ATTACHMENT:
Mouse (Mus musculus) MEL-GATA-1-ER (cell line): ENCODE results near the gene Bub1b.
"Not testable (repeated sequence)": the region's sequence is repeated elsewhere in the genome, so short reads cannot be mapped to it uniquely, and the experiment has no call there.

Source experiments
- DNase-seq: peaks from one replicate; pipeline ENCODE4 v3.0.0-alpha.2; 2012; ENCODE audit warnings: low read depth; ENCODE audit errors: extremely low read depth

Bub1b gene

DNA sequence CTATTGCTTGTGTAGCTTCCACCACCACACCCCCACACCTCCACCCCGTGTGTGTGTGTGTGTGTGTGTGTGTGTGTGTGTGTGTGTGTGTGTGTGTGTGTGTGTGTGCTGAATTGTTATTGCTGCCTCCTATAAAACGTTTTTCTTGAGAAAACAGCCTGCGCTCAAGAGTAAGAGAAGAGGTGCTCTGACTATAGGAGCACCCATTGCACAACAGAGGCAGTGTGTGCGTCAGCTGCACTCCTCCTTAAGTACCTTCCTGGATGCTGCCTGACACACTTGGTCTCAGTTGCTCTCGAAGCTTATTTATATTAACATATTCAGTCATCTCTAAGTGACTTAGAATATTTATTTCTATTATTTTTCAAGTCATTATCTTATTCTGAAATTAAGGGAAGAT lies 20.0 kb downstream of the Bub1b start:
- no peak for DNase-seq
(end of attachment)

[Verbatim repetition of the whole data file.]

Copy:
Mouse (Mus musculus) MEL-GATA-1-ER (cell line): ENCODE results near the gene Bub1b.
"Not testable (repeated sequence)": the region's sequence is repeated elsewhere in the genome, so short reads cannot be mapped to it uniquely, and the experiment has no call there.

Source experiments
- DNase-seq: peaks from one replicate; pipeline ENCODE4 v3.0.0-alpha.2; 2012; ENCODE audit warnings: low read depth; ENCODE audit errors: extremely low read depth

Bub1b gene

DNA sequence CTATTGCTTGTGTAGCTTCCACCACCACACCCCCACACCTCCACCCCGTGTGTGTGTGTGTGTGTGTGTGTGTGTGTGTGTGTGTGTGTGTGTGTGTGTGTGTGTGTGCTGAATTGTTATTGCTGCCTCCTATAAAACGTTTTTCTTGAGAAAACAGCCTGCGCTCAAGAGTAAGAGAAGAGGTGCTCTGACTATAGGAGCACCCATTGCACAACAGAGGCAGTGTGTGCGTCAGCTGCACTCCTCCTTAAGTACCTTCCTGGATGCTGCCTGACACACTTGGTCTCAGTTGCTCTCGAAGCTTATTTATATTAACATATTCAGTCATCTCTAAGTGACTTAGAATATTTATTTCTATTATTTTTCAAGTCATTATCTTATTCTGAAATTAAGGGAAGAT lies 20.0 kb downstream of the Bub1b start:
- no peak for DNase-seq